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How to raise the capital for our startup

Posted at — Feb 12, 2020 by Abishek Muthian

One of the first hurdles in creating a startup is raising the capital money for it. Capital money or in general ‘capital’ for a business is the money required to start the business for selling our product and services. Calculating the requisite capital for our startup is half the hurdle and acquiring it is the other half.

I am often asked, “How to create a startup without having money but an excellent startup idea”; since I’ve already discussed at length about startup ideas, I will write about money today.

I will state outright that, I don’t have a magic potion for raising capital. At the risk of sounding condescending I would say, If you are broke then creating a startup is the last thing you should be looking at and I would suggest looking for a stable income for a sustainable lifestyle before thinking about starting a business. The rags to riches story in the modern startup ecosystem are often exaggerated and with plenty of misinformation.

On the other hand, if you are someone who has planned diligently to create a startup, saved enough money to sustain current lifestyle, to support family and also invest in your company; then the following pointers could be very useful.

Calculating the capital

Capital amount requirements vary widely according to the field of business, a single person Internet startup can be virtually started with just the investment of time by the founder and where as starting a semiconductor fabrication plant for the latest generation requires $20 Billion or more.

Whether our startup is capital intensive or not, the following factors should be accounted for calculating the budget for the capital.

Setup Costs

Setup costs for a startup comprises of fixed costs and variable costs. Fixed costs include mandatory capital amount specified by the government for the type of company under which the startup is incorporated, costs for licenses, permits and incorporation. Variable costs include building rent down payment, auditor fees, company board, seals, invoice books; some of which may be mandatory under the incorporation rules of our govt.

Capital Expense

Expenses incurred for procuring an asset whose benefits are received for a long period such as buying a building, furniture, equipment (e.g. computers), tools and acquisition of intangible assets like patents.

Operating Expenses

Expenses for running the startup should accommodate the amount of money required to sustain the company till it starts to generate stable revenue and becomes self-reliant.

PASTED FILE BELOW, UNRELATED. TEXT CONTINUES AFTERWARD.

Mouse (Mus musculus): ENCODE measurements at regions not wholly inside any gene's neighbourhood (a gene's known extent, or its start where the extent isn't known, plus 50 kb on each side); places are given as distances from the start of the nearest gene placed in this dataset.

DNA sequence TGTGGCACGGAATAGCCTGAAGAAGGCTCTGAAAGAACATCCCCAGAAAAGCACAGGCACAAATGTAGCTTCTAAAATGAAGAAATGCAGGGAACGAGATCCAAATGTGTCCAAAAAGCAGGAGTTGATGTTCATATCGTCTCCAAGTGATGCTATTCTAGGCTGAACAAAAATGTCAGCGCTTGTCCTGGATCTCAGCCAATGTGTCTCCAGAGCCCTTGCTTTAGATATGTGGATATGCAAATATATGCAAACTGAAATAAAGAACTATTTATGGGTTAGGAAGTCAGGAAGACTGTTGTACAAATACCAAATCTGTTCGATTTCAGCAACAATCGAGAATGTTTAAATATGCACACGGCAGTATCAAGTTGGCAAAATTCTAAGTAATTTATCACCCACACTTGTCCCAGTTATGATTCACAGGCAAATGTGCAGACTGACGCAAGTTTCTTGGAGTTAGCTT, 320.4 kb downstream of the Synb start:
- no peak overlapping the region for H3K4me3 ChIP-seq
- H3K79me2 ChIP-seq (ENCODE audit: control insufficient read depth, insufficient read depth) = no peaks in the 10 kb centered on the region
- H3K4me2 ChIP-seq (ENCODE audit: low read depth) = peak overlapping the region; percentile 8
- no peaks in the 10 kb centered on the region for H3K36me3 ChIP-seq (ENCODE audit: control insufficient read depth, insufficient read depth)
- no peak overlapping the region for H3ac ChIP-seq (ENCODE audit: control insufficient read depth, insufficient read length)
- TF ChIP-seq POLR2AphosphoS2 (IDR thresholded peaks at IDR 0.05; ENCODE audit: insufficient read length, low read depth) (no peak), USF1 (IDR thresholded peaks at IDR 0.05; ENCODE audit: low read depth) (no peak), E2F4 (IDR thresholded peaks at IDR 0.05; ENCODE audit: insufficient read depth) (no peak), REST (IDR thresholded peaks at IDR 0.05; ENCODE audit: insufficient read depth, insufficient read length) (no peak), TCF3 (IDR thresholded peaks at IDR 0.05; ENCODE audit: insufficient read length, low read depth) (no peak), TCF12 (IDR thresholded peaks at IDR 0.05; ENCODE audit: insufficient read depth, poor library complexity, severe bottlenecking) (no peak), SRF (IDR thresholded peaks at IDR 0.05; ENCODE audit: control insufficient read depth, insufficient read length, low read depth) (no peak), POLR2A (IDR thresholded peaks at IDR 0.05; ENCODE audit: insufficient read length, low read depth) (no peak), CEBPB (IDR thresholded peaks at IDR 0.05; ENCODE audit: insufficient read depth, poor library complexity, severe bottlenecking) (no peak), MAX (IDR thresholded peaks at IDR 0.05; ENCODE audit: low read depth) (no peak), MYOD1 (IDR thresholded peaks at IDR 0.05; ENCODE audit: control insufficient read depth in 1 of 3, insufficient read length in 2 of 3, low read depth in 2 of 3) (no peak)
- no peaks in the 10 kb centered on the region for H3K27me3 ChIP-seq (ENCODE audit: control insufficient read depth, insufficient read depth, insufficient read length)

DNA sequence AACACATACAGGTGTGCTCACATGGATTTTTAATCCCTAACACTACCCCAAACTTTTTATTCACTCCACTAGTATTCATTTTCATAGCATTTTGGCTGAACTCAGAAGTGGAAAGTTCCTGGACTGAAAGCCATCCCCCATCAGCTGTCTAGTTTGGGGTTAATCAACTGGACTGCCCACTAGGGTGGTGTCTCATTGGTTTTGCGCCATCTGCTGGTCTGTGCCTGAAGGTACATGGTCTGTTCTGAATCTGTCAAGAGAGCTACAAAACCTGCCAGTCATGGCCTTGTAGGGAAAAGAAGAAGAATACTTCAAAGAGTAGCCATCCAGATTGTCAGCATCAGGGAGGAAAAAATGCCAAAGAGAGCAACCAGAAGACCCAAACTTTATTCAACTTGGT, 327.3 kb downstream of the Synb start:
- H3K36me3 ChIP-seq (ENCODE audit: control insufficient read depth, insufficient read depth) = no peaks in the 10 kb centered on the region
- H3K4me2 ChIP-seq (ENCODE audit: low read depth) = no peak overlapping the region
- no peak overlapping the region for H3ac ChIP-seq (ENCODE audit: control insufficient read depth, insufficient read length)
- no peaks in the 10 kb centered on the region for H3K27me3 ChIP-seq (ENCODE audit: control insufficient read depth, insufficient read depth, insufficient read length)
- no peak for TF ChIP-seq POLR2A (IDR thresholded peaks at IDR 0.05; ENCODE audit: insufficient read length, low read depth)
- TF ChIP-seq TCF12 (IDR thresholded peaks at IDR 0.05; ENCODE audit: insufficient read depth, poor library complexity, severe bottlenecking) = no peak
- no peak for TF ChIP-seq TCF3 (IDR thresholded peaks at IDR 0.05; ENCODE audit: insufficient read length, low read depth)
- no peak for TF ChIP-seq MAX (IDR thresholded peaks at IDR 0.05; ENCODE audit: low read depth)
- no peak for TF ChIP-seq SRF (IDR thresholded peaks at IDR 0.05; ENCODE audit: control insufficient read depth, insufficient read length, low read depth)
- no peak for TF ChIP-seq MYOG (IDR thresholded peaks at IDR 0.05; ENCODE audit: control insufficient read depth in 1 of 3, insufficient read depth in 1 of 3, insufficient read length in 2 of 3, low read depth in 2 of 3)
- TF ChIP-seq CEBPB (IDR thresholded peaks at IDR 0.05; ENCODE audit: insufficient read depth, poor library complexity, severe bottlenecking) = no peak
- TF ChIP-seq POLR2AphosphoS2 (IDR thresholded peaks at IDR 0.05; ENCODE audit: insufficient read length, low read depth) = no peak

Expenses for day-to-day activity in a startup generally include,

+ Wages - Salaries for regular employees and payments to the contract employees.
+ Training - Payment made towards training for  the employees.
+ Insurance - Payments made towards employee health insurance, office insurance, tools insurance etc.
+ Building rent - Rent to the office building.
+ Electricity - Payment made towards electricity consumption.
+ Telephone - Payment made towards telephone bill.
+ Internet - Payment made towards Internet bill.
+ Water - Payment made towards water consumption.
+ Catering - Payments made towards food and beverages.
+ Sanitation - Payments made towards office housekeeping.
+ Office supplies - Payments made towards stationery items, printer ink etc.
+ Instalments for tools, machinery - Monthly dues made towards instalments for tools, machinery.
+ Research and Development (R&D) -  Expenses incurred during research and development of a product or service.
+ Marketing and Advertising - Payments made towards marketing and advertising of the product, service.
+ Taxes - Payments made towards sales tax, income tax etc.
+ Subscription - Payments made towards subscription services such as hosting, software, magazines etc.
+ Accounting fees - Payments made towards book-keeping, compliances.
+ Legal fees - Payments made towards legal support.
+ Security - Payments made towards office security.

The total of setup costs, capital expense and operating expenses till our startup is expected to break-even i.e. the point at which expenses and revenue from product, services are equal; should give us the capital budget. It is generally advised to have a buffer runway(time left to run the business deepening upon cash balance) of at-least 12 months since break-even.

Raising the capital money

Depending upon one’s economic situation, there are number of ways one could raise the capital for their startup; I will list some of the most common ways to raise the capital.

Investing Own Money